By Dale Cox
While travel on the early paddlewheel steamboats that served Jackson County was picturesque and romantic, it could also be very dangerous. Fires and boiler explosions were common, while the snags, rocks and sandbars of the rivers claimed a surprising number of boats. The average life of a steamboat on the Chattahoochee and Apalachicola Rivers was only a few years and quite often the boats ended their careers with an even more tragic loss of life. A number of these unfortunate accidents took place along the Jackson County banks.
…The steamer Chamois, Capt. Morton, burst her boiler on Thursday, 3d of November, near Chattahoochee, at the fork of the river. She was aground, and trying to pull off when the explosion occurred, which hurried three souls into eternity. There were others more or less injured, but none severely. It is stated as usual, that no blame whatever is attached to the officers of the boat. The names of the persons killed are Leander Vale, 1st engineer, Wm. Cannefax, Steward, and Joseph Floyd, deck hand.
A similar report appeared in the Philadelphia Inquirer under the headline, “Dreadful Steamboat Disaster on the Chattahoochie.” According to that publication, the Chamois was grounded on a sandbar at the confluence of the Chattahoochee and Flint Rivers and the crew was using both the power of her engines and a capstan to try to pull her into deeper waters:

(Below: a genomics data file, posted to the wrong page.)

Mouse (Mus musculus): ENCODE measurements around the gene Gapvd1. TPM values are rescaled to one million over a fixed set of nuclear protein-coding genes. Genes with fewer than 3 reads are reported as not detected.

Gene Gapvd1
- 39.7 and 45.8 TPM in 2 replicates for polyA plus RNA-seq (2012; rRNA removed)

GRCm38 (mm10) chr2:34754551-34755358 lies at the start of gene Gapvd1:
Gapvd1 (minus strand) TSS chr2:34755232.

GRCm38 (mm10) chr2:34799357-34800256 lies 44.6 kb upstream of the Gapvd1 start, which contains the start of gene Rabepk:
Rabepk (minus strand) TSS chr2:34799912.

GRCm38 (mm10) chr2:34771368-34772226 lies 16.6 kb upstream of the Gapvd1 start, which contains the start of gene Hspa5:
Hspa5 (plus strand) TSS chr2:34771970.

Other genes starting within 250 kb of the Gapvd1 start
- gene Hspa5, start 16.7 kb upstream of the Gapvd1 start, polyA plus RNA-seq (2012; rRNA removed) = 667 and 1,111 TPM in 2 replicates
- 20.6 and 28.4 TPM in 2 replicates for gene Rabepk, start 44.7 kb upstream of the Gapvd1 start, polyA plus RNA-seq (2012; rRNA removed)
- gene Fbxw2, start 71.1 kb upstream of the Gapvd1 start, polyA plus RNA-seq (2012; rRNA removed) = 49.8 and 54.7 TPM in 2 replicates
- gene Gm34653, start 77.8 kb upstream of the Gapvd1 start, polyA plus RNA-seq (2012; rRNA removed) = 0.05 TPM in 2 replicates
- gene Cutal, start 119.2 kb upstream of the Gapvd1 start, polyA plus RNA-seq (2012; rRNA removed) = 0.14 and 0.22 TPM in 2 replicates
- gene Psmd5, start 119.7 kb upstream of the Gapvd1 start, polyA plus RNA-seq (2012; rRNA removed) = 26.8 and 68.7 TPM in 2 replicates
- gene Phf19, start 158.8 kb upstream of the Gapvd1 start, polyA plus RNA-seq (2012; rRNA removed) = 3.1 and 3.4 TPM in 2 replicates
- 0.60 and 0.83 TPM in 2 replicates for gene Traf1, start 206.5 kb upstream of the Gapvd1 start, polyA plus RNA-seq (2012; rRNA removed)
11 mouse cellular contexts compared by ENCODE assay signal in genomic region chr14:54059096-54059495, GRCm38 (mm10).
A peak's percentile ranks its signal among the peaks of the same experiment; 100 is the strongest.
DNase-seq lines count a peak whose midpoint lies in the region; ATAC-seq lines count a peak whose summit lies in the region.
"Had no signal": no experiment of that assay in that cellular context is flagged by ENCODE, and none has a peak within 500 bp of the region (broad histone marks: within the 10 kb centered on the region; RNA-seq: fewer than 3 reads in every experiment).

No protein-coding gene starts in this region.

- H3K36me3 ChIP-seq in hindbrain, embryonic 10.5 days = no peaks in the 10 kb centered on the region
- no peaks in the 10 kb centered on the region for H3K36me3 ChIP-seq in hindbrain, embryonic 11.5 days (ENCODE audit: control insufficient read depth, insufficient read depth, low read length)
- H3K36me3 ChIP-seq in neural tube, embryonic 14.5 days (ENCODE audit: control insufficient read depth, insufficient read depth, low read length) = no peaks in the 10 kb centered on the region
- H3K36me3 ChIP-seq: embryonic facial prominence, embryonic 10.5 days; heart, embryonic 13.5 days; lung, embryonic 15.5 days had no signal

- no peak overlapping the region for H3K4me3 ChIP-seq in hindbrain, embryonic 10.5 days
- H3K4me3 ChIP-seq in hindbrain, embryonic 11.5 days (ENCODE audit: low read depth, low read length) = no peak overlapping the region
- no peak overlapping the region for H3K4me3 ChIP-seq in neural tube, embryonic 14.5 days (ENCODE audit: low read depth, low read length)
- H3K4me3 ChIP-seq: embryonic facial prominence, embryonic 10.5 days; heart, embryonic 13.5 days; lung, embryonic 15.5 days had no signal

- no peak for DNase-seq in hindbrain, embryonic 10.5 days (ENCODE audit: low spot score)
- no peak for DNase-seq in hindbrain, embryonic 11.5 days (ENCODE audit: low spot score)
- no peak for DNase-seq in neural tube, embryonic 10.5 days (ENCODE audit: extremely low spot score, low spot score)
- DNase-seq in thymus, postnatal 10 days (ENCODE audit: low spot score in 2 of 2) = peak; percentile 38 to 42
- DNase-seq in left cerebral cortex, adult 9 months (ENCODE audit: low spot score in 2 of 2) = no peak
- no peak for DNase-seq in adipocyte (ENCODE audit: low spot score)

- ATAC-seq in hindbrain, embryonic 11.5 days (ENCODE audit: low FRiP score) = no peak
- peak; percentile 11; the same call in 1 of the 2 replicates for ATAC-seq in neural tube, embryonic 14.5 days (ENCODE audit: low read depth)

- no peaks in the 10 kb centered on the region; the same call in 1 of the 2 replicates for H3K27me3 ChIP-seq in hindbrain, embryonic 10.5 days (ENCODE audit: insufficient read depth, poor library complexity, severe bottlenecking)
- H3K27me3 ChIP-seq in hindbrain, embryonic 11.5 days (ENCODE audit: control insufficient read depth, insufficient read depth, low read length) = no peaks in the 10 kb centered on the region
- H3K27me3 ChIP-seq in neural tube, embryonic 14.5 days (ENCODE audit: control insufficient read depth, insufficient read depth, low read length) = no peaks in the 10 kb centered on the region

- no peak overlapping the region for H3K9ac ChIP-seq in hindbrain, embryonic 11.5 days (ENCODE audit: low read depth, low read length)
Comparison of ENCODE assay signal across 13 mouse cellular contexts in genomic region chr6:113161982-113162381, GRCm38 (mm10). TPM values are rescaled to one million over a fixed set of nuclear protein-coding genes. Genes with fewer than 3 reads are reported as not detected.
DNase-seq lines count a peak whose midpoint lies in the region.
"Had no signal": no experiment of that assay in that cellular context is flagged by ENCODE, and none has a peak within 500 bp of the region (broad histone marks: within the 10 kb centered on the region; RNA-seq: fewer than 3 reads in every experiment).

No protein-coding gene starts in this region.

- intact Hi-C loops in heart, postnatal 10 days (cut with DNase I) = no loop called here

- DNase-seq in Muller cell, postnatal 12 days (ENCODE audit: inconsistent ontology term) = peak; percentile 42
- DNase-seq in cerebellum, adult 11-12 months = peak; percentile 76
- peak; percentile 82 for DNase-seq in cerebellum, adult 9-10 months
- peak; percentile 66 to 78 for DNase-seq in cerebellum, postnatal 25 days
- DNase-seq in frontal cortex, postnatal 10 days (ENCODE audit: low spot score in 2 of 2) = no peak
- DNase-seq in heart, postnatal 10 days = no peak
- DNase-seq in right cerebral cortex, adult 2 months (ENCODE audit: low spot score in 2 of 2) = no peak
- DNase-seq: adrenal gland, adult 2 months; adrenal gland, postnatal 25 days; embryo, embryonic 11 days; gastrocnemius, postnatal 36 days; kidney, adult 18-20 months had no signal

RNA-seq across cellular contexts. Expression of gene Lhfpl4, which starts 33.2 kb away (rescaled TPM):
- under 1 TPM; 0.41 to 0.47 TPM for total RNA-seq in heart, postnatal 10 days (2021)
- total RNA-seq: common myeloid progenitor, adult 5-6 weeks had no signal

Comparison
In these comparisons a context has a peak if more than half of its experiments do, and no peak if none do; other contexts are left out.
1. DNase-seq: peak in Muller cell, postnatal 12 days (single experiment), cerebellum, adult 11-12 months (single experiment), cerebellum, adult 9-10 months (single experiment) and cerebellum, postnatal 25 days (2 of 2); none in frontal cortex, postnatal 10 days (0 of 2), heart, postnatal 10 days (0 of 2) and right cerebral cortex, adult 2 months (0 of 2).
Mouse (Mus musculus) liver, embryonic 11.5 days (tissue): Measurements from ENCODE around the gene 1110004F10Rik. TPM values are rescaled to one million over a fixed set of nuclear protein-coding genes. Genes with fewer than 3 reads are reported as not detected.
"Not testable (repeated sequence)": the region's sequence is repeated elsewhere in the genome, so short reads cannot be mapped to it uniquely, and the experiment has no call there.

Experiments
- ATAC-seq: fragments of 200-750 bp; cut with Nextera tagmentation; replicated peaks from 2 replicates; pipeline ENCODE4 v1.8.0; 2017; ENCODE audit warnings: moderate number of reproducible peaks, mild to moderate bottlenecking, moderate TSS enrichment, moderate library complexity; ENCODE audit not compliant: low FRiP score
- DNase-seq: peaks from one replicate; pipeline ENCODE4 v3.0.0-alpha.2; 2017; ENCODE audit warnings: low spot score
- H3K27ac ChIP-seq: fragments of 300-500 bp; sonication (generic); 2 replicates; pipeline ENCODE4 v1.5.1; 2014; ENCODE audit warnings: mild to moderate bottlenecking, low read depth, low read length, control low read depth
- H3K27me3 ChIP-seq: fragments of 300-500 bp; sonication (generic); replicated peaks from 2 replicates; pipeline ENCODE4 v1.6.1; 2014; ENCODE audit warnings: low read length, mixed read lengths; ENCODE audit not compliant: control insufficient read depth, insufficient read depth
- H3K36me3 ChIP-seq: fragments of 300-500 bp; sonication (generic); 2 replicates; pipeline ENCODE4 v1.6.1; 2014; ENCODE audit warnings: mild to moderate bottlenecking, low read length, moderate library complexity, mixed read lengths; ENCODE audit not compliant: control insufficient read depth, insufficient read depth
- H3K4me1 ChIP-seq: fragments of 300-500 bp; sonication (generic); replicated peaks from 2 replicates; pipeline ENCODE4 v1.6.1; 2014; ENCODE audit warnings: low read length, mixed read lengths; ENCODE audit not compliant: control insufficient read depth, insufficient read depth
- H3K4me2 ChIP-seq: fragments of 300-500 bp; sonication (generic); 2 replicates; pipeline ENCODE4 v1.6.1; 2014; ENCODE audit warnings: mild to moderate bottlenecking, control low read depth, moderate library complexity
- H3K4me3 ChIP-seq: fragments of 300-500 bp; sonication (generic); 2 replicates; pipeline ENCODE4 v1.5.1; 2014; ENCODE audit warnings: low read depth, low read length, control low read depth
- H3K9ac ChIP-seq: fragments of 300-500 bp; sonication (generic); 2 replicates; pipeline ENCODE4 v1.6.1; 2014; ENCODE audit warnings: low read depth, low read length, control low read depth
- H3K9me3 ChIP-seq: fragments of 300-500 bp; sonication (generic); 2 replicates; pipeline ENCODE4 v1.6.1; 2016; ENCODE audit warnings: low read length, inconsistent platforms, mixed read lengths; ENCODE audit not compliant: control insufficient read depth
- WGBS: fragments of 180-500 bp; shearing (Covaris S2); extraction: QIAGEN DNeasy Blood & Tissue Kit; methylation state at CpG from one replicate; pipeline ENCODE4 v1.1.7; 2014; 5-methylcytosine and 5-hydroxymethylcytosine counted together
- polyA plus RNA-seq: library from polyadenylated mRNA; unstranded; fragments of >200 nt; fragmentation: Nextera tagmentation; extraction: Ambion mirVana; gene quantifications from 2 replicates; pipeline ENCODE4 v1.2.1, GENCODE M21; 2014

…The captain was standing at the time on the boiler deck, and was thrown a great distance, but miraculously escaped, with some slight bruises. The boat is a complete wreck and will prove an entire loss. This was the first trip of the boat up the river for this season, and she had a large freight on board, which is all damaged. The engine and furniture will be saved. The deck hands were all engaged at the capstan hauling off, and are all more or less injured.
The site of the wreck, shown above, is now covered by the waters of Lake Seminole.